Letter: Please open your ears to our experience

I want to share a story, but to fully understand my feelings, I will share a little about my background first.

When I was sixteen years old, I went “off the derech” and was met with extreme adversity from both my family and the Lakewood community, until I finally left Lakewood when one “askan” told me if I stay he’ll make sure I have no job and no place to stay.

(I need to insert here I am in no way bashing Lakewood or there system of trying to help as you will see later on in the letter)

I made my rounds through Brooklyn and Israel and B”H found my way back to the truth and am married learning in Lakewood. Through these times I developed a relationship with a few teens going through what I went through. I never got involved with their family or school politics just being someone who understood was enough.

Until one of these kids was approached by a very well meaning yet naive gvir saying if he wanted to go to rehab he would sponsor it. My friends this kid wouldn’t know hard drugs if they were labeled. Yes he wore t-shirts and jeans and maybe even had an Hollister (g-d forbid) sweatshirt but he was no drug addict, An askan was contacted and an appointment was made with a leading therapist to determine if rehab was indeed needed. Another point about this kid is that he is a master manipulator (as most of these teens are) and will easily convince parents and askanim of anything. They are not fooled because they are naive or stupid but because we are a different generation and they really dont understand. I am not a teenager complaining about his parents, I am someone who went through it and am now looking from the other side, I am telling you, you do not understand. This boy went to the therapist and told him he does so and so amount of a certain drug. I knew this boy and I knew addicts, I lived with addicts, I watched two die in front of my eyes, this boy was no addict. I called the askan, I called the mother it fell on deaf ears… Why because I was young.. I was no therapist or askan.. I was just a kid. Well I was a kid who knew.

I was told no kid in their right mind would lie about needing rehab, rehab is not a fun place. Well I knew he would because I would. I knew that to him it was a badge of honor to stoop so low, to hit rock bottom. If you don’t understand why someone would do that well that proves my point. Again I am not against askanim or rehabs if needed. As to why there so bad is an entire different letter but this got his wish… He left rehab started drugs and has an extremely low chance of becoming frum again.

Hashem runs this world and this needed to happen but maybe it can bring out a point, I called and I cried and I told you what needed to be done but no one listened because I was not a professional. Well I have experience and this is one of many stories that I can tell you were parents and those trying to help messed up when all they had to do was listen, listen to you older son who went through it, listen to your older daughter when she offers advice about her sister, they may not be as wise as you, but they understand.

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  1. I believe the letter writer’s point is that people who have the advantage of years should open their minds to suggestions from younger people- be a lomeid mikol adam. That does not mean to blindly follow, but to actually listen and take them seriously.
    Though I thankfully do not have such experiences as the letter writer, I did feel the same thing in the field of shidduchim. Parents sometimes do not realize that their children’s friends may actually have good ideas. Sometimes I think it’s ironic that these same people trust their son/daughter to make their own decision… though that is a good thing.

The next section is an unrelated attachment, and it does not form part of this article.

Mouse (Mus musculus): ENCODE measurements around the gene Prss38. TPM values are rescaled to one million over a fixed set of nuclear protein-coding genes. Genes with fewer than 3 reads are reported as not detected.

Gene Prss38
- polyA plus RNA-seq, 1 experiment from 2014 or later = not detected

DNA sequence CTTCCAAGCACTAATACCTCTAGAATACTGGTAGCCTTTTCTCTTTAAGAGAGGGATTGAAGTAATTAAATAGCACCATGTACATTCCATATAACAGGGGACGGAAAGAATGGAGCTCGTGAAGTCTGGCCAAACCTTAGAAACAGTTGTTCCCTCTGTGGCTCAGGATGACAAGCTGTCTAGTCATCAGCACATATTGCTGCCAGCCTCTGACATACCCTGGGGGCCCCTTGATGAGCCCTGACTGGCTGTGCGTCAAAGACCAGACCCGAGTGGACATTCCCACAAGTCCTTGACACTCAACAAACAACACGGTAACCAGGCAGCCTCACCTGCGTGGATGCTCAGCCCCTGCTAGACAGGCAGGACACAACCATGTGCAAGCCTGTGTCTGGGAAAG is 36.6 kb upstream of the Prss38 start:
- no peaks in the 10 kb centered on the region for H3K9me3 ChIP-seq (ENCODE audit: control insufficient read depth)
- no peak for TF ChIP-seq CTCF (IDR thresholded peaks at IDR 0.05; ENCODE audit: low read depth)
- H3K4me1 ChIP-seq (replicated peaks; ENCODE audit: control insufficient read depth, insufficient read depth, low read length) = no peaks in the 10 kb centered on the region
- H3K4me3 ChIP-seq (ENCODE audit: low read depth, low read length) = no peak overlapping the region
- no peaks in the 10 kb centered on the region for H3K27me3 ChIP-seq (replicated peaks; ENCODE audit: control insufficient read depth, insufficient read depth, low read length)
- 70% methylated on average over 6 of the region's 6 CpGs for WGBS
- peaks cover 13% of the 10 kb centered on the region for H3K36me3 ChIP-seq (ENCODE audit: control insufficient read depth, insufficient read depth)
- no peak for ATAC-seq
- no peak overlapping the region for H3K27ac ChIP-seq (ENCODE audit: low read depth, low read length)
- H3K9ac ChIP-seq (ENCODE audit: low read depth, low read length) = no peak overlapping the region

2. Perhaps reaching out to Amudim would have been the appropriate measure to take in this instance where the therapists & parents wouldn’t listen. Amudim could get their professionals involved.

  3. Thank you for writing this letter, but more importantly, thank you for being there for Lakewood’s children, for giving back so deeply.
    I found it interesting, because we are usually hearing about denial in regard to drug issues, people not willing to admit their loved ones need rehab, etc. etc. and this seems essentially the opposite. Maybe we’ve made strides? Have our strides taken us too far in the opposite direction?
    While I have never personally encountered this, I can only begin to imagine how painful it is to have your reality and experience ignored, so I want to say kol hakavod for trying and for reaching out further when those closer closed their ears.
    May Hashem help you continue to help others and may your own journey continue with strength, fulfillment and joy. And may all of the struggling children in our town find their own inner peace and spirituality and have the support and love of their family and friends.

  4. Very confusing letter. There doesn’t seem to be a major issue here either. Basically the teen said and the therapist agreed that rehab was needed and the author of this letter disagreed. Draw your own conclusion…

  5. As a mother of children that dress in tshirt and jeans,the saddest part to me is a confirmation of something that i have known for a while: don’t judge a kid by the way he dress. This kid in jeans and tshirt might not be off the derech just yet but he will become one because of the way ppl treat him.
    Unfortunately Lakewood as a whole has much less tolerance than most places for boys that are not dressed in black pants and white shirts. I would things should change and more boys would come back sooner.
    Thank you for bringing up the subject. We still have a long way to go.

    • if you read the comments about the guy who couldnt get his daughter into school you would understand that Lakewood still is trying to cling to the Lakewood that it dreams and hopes it can be which would tell you to move and find somewhere else to live…..sorry

  6. I’m sure the writer of this letter means well, but what is the point? To start asking every individual that went through a crisis their opinion?! It is VERY DIFFICULT to help people that don’t want to help themselves. Somebody faking the need for Rehab belongs in Rehab!